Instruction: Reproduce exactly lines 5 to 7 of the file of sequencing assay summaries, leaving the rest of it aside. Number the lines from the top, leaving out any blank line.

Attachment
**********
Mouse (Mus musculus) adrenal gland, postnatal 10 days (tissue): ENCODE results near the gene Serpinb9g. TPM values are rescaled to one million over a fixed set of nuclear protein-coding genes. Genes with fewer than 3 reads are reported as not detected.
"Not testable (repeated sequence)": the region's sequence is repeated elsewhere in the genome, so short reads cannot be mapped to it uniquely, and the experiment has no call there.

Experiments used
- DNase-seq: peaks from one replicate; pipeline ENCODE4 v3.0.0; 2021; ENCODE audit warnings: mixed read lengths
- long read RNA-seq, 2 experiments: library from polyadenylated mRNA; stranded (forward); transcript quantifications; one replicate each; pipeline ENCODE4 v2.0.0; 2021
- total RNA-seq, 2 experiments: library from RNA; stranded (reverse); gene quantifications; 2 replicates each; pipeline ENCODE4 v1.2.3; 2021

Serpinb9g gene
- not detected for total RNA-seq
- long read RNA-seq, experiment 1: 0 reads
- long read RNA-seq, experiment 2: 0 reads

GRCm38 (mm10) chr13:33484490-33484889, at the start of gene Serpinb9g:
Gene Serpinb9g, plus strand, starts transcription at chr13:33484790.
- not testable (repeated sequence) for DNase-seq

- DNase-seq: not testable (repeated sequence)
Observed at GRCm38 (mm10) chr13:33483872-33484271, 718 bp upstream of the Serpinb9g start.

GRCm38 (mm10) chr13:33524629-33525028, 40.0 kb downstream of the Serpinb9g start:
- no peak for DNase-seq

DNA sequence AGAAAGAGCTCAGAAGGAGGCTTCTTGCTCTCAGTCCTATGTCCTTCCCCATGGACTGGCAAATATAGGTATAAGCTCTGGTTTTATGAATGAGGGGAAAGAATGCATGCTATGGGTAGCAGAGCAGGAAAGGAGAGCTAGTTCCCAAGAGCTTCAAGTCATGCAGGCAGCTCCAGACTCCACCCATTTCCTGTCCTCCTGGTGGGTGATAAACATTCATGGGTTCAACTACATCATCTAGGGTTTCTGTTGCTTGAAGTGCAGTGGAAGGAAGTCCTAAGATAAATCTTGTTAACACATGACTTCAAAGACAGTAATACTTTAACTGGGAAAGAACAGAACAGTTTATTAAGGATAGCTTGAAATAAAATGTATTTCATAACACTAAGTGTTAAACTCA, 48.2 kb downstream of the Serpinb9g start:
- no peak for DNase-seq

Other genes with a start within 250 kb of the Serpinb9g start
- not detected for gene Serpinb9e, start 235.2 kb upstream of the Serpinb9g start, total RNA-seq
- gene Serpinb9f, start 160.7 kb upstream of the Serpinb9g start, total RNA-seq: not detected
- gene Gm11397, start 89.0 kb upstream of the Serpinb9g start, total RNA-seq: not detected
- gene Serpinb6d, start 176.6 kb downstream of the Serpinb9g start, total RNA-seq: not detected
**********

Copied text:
- long read RNA-seq, 2 experiments: library from polyadenylated mRNA; stranded (forward); transcript quantifications; one replicate each; pipeline ENCODE4 v2.0.0; 2021
- total RNA-seq, 2 experiments: library from RNA; stranded (reverse); gene quantifications; 2 replicates each; pipeline ENCODE4 v1.2.3; 2021

Serpinb9g gene